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The Troubled Century

The Emperor Commodus was assassinated on New Year's Eve 192 AD. Following his death, the assassins appointed the respected statesman and distinguished military commander Pertinax to fill his place. However, Pertinax too was disliked by the praetorian guard and was murdered in March of the following year. Didius Julianus bribed the praetorians and was thus made emperor. Soon, however, the frontier legions began to declare for their own candidates: Clodius Albinus in Britain, Septimius Severus on the Danube, and Pescennius Niger in the east. Severus marched on Rome and killed Didius Julianus and eventually defeated his rivals and four years later found himself undisputed ruler. This later became known as the "Year of the Six Emperors".

Severus fought major wars in Britain and the east. In 195 AD and 197-198 AD, he fought two separate campaigns against the Parthians. He created two new provinces, Mesopotamia and Osrheone, in the Parthian borderlands beyond the Euphrates, as well as Numidia in Africa. He also made changes in the treatment of the Roman army, raising new legions and improving the soldiers' pay and conditions for the first time since Domitian. In addition, Severus built a series of impressive new public buildings in his birthplace, Lepcis Magna in North Africa.

During the rule of the Severans, there was a marked increase in the importance of the provinces. Politically, Italians were becoming steadily less important as provincials took more and more of the key positions. The influence of the Senate fell and Italy began to be treated as simply another province. Rome was still important, and it still stood as the main city of the empire during this time.

Severus died at York in 211 AD, and was followed by his sons Marcus Antoninus (nicknamed Caracalla) and Geta. Caracalla had Geta murdered after only a few months of joint rule. He increased the pay of the soldiers and granted Roman citizenship to all the free male inhabitants of the empire. In 215 AD, Caracalla massacred the young male population of Alexandria for no apparent reason. He fought two major wars against the Parthians, but was murdered by a man with a private grievance before the end of the second.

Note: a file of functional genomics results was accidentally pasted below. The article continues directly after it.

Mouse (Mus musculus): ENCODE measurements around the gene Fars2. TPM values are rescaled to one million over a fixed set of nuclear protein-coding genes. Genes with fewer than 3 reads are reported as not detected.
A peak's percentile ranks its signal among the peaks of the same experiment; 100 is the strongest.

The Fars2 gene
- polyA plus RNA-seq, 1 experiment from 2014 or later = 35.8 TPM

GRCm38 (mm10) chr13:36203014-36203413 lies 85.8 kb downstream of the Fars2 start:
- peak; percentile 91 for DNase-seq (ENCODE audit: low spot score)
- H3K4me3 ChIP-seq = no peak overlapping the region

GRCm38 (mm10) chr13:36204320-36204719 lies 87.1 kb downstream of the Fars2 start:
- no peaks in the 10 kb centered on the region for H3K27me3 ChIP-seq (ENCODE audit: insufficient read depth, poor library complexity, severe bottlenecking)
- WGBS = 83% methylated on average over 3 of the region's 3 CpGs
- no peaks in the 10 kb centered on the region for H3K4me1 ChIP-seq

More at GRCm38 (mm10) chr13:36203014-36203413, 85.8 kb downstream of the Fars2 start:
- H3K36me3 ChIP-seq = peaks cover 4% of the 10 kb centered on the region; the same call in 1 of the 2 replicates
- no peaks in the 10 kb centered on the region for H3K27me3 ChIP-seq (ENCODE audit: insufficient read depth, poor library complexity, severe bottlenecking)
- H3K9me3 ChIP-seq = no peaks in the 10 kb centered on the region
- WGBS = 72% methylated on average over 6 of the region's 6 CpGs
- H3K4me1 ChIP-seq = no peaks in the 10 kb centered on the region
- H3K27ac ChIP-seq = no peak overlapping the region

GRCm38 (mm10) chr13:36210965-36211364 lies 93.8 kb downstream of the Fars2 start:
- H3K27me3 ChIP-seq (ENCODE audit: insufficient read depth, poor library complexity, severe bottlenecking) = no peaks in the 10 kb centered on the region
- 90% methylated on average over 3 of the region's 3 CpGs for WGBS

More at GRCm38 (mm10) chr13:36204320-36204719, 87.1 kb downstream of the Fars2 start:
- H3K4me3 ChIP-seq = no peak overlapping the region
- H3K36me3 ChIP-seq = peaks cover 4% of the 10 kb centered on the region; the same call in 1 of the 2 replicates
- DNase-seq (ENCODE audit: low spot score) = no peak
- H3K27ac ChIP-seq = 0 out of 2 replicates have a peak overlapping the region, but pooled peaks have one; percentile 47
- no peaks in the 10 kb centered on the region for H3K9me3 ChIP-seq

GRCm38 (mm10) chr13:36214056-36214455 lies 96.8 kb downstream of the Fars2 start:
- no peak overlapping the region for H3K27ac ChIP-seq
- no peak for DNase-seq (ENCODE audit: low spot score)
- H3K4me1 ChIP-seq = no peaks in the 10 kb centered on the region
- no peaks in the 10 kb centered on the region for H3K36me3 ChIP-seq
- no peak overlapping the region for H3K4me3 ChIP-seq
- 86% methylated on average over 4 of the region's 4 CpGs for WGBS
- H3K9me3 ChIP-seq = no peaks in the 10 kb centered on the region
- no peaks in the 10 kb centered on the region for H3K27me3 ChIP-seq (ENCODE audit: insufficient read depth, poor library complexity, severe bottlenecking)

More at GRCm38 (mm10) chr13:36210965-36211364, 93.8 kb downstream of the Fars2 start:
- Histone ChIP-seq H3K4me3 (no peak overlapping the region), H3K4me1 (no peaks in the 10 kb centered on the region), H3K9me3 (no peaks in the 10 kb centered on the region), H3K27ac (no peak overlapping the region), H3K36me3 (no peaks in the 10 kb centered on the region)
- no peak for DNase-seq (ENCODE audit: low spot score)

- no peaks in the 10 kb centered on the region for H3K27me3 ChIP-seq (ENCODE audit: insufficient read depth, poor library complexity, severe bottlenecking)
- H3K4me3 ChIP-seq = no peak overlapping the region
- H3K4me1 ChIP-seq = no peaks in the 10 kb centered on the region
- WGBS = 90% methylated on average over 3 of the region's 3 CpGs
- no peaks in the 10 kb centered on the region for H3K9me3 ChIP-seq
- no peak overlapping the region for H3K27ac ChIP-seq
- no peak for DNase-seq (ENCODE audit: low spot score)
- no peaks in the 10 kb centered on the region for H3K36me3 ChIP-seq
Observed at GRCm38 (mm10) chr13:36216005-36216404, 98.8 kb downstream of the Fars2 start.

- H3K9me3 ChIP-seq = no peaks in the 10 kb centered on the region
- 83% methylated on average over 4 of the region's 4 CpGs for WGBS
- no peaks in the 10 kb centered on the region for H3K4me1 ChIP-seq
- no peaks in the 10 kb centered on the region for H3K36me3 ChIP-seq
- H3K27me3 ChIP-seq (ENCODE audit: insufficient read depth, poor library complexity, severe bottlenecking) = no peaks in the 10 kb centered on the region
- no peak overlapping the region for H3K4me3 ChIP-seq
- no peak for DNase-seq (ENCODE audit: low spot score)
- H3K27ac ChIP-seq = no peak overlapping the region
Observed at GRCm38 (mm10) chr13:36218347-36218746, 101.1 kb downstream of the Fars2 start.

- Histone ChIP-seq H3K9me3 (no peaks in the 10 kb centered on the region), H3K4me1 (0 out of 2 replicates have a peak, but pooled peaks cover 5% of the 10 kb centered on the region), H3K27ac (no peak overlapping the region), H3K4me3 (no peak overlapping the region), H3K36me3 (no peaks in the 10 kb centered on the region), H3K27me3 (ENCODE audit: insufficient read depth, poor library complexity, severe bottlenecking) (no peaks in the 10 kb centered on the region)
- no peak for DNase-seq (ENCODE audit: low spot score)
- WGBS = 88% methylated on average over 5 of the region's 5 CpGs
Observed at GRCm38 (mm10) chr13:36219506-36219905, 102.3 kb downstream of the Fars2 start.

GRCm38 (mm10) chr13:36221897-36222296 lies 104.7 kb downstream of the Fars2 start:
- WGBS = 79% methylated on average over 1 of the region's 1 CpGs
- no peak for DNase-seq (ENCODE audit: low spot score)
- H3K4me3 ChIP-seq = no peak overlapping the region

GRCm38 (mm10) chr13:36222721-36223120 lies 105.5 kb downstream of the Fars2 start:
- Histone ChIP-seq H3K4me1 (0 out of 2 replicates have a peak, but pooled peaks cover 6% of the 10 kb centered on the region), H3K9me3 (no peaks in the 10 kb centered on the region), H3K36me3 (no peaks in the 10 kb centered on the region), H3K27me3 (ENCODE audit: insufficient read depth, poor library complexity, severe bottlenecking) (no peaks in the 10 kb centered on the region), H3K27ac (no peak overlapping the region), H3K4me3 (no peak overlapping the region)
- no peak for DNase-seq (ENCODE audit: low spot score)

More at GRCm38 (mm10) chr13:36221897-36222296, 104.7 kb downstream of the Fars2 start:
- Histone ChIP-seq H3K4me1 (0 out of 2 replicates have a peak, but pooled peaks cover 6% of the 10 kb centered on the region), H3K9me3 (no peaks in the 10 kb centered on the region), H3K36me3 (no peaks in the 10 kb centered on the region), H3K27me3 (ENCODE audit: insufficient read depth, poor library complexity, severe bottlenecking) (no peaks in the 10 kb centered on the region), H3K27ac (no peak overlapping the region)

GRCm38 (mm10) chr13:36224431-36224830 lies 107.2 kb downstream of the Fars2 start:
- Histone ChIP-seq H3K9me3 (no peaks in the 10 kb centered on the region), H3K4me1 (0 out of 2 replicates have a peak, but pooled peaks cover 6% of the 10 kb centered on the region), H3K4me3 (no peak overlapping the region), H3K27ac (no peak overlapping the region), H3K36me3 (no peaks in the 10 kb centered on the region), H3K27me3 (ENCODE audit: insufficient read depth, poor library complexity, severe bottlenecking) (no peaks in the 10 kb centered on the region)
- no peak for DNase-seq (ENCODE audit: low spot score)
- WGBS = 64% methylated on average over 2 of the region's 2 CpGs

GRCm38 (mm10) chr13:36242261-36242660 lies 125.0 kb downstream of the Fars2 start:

Caracalla's successor, Macrinus, was the first non-senator to become emperor. His reign was ineffectual and short. In 218 AD, the Syrian legions restored the Severan family to power by appointing Caracalla's niece's fourteen-year-old son Elagabalus. Elagabalus proved to be an embarassment to the empire, and the real power resided with his mother and grandmother, and he was eventually replaced by his more acceptable cousin Severus Alexander.

It was during this period in Roman history that the decline of the empire truly began. The Parthian empire was dominating the Near East, and eastern power waas spreading. In 230 AD, the Persian ruler Ardashir invaded Roman territory, forcing Severus Alexander to stage a counter-attack. In 235 AD, Alexander came to terms with the Germans on the Rhine frontier rather than fight them, his soldiers became fed up and mudered Alexander and his mother, appointing Maximinus the Thracian as emperor.

The army had become more and more important during the reign of the Severans. The huge part played by the military during this period is demonstrated by the rise to power of Maximinus, who was neither a senator nor an equestrian, but an ordinary soldier who had risen through the ranks. Maximinus spent most of his time with the army, totally ignoring Rome. He was murdered while besieging the rebellious city of Aquileia in 238 AD.

The empire continued to decline as emperor followed emperor. Rome was being attacked from all sides. In 260 AD, the Emperor Valerian was captured by the Persians and died in captivity. His son Gallienus was forced to rely on help from the rulers of Palmyra. The western provinces broke away to form a separate Gallic empire. However, the Illyrian emperors (a series of soldier-emperors of Balkan origin) slowly put the empire to rights. Claudius II defeated the Goths, Aurelian suppressed the breakaway Palmyrene and Gallic realms, reuniting the empire. Carus invaded Mesopotamia and sacked Ctesiphon. But the cost of these wars and the invasions was not low and the empire never fully recovered.